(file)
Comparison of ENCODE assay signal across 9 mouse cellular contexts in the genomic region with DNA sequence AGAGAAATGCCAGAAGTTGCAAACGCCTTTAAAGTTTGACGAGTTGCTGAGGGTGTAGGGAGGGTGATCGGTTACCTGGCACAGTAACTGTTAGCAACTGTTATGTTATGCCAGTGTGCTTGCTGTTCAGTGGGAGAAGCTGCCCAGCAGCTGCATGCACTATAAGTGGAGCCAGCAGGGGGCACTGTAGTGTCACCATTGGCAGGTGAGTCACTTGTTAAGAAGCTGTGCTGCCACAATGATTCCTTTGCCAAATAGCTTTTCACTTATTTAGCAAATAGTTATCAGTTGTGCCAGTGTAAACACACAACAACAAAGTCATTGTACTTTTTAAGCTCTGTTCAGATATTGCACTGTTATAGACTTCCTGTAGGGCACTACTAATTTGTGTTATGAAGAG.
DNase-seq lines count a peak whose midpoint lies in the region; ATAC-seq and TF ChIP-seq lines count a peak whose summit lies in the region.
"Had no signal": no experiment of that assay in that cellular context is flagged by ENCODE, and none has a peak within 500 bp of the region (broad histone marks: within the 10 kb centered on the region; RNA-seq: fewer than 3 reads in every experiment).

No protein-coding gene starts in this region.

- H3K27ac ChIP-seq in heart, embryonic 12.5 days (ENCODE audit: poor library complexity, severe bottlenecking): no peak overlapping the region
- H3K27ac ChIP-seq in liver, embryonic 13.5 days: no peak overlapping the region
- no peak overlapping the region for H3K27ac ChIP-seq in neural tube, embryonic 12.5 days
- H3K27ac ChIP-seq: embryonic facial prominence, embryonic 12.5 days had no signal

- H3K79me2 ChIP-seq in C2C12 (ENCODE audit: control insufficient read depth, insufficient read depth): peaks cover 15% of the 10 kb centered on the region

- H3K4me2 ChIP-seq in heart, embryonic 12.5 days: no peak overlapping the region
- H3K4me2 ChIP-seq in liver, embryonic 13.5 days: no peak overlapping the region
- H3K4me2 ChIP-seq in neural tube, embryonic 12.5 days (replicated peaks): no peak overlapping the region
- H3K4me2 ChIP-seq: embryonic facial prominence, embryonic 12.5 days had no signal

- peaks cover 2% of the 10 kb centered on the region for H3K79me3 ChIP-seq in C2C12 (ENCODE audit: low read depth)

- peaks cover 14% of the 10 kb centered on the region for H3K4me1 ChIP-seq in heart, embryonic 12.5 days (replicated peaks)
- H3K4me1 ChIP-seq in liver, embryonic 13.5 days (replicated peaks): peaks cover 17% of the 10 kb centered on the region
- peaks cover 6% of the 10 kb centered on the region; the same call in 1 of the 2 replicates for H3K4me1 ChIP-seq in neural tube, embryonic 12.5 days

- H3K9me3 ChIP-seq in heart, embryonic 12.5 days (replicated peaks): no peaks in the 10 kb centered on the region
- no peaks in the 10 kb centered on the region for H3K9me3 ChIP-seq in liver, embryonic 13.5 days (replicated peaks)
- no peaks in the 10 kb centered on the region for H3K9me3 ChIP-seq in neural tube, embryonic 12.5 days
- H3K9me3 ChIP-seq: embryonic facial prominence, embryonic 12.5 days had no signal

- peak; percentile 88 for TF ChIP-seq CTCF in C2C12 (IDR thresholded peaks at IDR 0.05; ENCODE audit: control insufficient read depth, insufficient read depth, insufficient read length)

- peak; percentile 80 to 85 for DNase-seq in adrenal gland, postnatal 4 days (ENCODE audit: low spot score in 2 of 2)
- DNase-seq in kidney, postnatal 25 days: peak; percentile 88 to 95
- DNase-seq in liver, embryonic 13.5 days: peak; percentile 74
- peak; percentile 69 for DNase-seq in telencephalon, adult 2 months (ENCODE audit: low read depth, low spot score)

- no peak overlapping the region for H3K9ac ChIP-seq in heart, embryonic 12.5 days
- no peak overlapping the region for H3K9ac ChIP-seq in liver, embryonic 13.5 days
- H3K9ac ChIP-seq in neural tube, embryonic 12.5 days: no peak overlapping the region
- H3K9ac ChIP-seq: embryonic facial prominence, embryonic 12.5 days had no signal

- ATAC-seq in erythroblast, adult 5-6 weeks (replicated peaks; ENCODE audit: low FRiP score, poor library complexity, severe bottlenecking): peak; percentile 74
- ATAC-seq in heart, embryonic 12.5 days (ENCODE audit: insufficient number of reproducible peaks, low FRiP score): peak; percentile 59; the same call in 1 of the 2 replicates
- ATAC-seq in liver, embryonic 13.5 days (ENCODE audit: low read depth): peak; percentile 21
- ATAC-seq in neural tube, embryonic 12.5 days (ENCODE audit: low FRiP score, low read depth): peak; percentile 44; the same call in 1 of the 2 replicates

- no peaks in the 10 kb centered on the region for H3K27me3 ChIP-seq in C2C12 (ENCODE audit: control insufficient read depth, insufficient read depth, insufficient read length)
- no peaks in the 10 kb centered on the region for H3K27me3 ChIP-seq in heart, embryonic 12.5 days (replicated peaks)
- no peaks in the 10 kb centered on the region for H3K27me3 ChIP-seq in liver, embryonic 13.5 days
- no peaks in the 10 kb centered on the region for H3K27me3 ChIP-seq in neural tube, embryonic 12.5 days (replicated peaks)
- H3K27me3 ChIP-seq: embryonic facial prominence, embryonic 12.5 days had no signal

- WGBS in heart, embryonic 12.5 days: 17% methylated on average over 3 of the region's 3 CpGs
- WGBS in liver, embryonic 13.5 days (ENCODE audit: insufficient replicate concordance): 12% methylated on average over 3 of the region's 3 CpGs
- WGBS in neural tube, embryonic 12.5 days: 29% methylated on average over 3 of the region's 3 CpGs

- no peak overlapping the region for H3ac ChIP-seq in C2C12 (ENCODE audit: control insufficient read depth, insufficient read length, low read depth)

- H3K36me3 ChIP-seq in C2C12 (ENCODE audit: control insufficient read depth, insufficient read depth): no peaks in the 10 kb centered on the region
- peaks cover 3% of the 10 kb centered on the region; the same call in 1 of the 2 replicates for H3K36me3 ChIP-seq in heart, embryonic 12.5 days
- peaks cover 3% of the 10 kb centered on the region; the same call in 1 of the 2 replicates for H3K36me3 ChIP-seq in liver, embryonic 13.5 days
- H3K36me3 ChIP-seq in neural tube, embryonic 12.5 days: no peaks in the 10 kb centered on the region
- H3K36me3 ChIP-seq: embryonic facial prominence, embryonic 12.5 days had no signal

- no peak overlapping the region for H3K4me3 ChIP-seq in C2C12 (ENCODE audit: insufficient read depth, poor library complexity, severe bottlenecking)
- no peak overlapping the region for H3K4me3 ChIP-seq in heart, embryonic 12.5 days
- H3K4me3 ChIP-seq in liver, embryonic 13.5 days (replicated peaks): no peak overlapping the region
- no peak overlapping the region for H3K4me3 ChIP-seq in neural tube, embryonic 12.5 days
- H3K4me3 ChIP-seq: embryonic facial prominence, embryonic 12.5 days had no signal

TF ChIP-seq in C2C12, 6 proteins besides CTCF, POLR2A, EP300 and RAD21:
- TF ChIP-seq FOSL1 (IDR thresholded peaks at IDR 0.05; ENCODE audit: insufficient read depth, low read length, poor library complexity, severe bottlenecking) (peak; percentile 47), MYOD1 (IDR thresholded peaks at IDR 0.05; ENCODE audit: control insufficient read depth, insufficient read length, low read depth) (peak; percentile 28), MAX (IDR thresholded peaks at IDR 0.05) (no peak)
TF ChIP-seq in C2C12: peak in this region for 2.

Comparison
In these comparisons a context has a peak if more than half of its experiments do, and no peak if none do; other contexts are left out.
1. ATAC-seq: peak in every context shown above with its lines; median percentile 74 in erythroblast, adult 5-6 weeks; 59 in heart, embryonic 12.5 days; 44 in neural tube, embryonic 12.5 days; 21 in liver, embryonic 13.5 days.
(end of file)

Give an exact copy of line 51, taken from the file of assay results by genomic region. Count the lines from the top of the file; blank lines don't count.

- H3K4me3 ChIP-seq in liver, embryonic 13.5 days (replicated peaks): no peak overlapping the region